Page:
What does your tongue say about your health?

Dental exam of a patient's tongue

You may not pay much attention to your tongue, but its appearance can give clues about your health, and not just your oral health. There are a lot of blood vessels in the tongue, so changes there can indicate high blood pressure, for example. During annual examinations, dentists often examine the tongue for engorged, or widened, vessels and may refer a patient for a check with a cardiologist.

The tongue generally should be pink and smooth with some small, shallow grooves and tiny bumps. Taste buds can collect bacteria and change their form or color. Generally, people can fight normal bacteria, but if you have a weakened immune system or other health concern, this can lead to certain issues.

Read on for some things to look for that might warrant a trip to the dentist or another health care provider.

Change in tongue color

Dark red

A dark red tongue could mean you're deficient in certain vitamins, such as folic acid or other B vitamins. These deficiencies can reduce your red blood cell count, which can make your tongue appear more red.


White on the tongue could mean a candida infection, also called a yeast infection or thrush, a fungal infection that generally doesn’t cause pain.

Leukoplakia also leads to white spots on the tongue and can be caused by tobacco, alcohol or friction from dentures.

Lichen planus is an autoimmune disease, meaning it causes antibodies to attack healthy cells, and can lead to white lines on your tongue and cheeks. Some similar autoimmune diseases can also affect the rest of your body, including your skin and eyes, so it’s important to get it checked.


Black hairy tongue is caused by changes in the bacteria composition on your tongue and is usually not a cause for concern. Some bacteria consume iron and can appear black on the tongue.

Other colors

Different bacteria can lead to different discolorations on the tongue. If you notice something unusually, it’s always good to get a check to make sure there's nothing wrong.

Health issues a dentist can identify by looking in your mouth

Tongue bumps, sores or lesions

A tongue sore is usually related to trauma, like a bite or irritation from dentures.

Irritation from recurring trauma, like the rubbing of dentures, could cause a bump-like area of scar tissue to form, and that should heal within two weeks.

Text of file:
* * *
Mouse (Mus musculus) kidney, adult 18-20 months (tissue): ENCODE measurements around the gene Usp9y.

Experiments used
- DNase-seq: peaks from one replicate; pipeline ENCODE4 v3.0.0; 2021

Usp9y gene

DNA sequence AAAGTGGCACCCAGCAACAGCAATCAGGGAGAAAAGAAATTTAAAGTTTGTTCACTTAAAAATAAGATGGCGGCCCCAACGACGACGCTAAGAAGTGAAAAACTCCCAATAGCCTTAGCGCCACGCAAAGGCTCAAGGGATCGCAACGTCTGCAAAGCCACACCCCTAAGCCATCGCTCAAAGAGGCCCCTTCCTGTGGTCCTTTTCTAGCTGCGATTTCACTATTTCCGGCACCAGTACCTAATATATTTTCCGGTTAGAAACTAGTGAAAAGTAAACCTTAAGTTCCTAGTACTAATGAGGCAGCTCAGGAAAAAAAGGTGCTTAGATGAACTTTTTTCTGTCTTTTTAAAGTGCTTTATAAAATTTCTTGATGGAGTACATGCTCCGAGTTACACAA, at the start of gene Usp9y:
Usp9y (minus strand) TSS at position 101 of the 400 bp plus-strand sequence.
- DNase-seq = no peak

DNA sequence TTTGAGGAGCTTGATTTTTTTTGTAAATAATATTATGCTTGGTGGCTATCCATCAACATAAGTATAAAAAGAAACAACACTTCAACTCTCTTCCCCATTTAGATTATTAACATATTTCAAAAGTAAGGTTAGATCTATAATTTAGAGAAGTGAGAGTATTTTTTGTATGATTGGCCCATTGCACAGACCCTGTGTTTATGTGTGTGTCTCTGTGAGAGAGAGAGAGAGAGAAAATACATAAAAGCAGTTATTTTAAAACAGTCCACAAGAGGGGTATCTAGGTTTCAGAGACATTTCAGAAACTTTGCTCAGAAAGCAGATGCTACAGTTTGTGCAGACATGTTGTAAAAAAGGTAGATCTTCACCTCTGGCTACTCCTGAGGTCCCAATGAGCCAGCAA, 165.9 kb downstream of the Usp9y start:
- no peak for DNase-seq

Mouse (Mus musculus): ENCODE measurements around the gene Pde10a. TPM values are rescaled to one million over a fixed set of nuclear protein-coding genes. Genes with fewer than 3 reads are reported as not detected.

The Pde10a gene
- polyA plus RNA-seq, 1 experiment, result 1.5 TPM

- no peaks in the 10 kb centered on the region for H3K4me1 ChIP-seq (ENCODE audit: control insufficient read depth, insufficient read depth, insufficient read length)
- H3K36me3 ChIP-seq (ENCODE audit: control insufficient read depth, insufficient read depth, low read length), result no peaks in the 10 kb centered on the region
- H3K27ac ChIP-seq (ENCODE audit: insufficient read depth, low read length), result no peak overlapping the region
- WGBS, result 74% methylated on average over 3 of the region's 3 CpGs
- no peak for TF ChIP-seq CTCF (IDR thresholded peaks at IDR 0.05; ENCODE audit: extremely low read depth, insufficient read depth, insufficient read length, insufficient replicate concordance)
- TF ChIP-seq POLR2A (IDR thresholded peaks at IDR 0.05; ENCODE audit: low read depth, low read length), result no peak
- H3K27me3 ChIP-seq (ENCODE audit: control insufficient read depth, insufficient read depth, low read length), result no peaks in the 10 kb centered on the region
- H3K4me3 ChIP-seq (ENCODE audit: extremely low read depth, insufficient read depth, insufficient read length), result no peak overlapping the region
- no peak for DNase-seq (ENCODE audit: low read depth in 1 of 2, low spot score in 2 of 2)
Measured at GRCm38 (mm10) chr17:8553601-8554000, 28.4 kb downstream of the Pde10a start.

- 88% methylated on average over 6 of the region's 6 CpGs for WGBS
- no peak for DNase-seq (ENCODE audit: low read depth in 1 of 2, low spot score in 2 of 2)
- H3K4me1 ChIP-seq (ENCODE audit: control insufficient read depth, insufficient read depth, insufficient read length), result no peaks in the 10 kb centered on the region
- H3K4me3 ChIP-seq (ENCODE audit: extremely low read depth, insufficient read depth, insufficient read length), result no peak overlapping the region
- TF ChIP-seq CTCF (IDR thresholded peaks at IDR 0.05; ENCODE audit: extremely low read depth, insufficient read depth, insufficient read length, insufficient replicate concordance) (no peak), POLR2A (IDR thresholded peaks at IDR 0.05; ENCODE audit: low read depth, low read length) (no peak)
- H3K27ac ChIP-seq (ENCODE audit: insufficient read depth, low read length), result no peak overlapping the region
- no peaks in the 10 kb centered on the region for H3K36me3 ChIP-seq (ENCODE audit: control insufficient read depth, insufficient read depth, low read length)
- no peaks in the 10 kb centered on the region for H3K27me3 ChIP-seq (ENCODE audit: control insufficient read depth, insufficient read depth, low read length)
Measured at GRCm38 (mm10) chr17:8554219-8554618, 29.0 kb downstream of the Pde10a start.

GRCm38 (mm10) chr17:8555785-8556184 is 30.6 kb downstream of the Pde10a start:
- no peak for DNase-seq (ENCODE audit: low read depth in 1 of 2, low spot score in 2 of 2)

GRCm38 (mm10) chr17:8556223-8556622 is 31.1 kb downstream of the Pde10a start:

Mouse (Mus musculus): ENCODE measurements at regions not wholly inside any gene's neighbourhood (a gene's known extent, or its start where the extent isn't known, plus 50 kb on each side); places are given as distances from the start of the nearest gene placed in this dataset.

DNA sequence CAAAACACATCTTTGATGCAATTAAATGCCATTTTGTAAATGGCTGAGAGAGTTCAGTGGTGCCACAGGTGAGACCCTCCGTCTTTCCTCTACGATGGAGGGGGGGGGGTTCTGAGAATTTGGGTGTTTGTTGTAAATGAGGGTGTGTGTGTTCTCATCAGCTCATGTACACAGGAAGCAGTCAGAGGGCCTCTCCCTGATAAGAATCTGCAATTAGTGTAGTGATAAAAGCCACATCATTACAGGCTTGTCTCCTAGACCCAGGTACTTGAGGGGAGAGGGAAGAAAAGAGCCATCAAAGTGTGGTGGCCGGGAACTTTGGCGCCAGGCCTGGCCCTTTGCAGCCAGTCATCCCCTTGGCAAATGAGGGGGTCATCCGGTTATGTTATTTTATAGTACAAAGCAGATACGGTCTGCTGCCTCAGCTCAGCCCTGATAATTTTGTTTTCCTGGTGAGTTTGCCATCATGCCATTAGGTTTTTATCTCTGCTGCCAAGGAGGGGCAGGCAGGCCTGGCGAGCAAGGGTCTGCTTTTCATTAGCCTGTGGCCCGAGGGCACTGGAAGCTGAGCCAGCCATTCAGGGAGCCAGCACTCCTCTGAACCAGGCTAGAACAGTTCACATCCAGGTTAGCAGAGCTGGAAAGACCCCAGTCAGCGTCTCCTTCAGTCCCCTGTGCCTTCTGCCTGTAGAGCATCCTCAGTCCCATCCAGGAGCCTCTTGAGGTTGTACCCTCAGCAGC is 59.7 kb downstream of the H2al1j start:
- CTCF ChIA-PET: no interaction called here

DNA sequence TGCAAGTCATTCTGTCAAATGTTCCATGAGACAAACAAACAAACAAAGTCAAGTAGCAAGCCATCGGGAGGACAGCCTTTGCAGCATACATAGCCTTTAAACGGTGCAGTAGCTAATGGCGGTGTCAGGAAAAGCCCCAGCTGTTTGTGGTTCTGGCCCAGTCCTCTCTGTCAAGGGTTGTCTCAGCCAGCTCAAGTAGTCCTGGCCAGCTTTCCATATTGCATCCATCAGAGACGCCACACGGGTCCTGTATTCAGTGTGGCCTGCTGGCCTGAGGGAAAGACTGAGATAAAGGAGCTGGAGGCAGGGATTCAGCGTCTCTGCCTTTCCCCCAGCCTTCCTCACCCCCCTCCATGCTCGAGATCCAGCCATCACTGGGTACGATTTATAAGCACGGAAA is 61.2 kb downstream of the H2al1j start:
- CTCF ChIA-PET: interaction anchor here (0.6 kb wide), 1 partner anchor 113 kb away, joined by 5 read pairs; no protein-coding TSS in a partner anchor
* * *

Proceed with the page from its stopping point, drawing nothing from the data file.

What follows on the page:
Also, lipomas, although not common on the tongue, may have yellowish color. These masses are loose from the tongue, will move when you push on them and generally are not concerning.

But if you have a hard sore that’s fixed to the tongue and it doesn’t heal within two weeks, it’s time to get to the dentist or doctor. That’s when we start to get concerned about squamous cell carcinoma, or other oral cancer. Cancer in the tongue can spread quickly due to the number of blood vessels there. So, if a sore isn’t healing up or getting smaller, make an appointment to get it looked at or biopsied.

Tongue cracks or grooves

Cracks or grooves in the tongue may be due to genetics or may be something certain people are born with and are usually of no concern. Sometimes, we see changes that could be due to different types of bacteria on the tongue.

Caring for your tongue

Take a look

Do a regular inspection. Once in a while, when you’re brushing your teeth, take a look at the color and feel for bumps.


When you brush your teeth, brush the surface of your tongue, not too hard and reaching as far back as possible with the toothbrush. Bacteria can accumulate in grooves and cause bad breath. Ten to 20 seconds of gentle brushing should be enough.

Visit your doctor or dentist

Visit your dentist regularly. And, if you ever experience anything concerning for two weeks or longer, make an appointment with your doctor or dentist right away.

Healthy teeth start here

Ohio State offers complete general and specialty dental care, including emergency care for patients of all ages.

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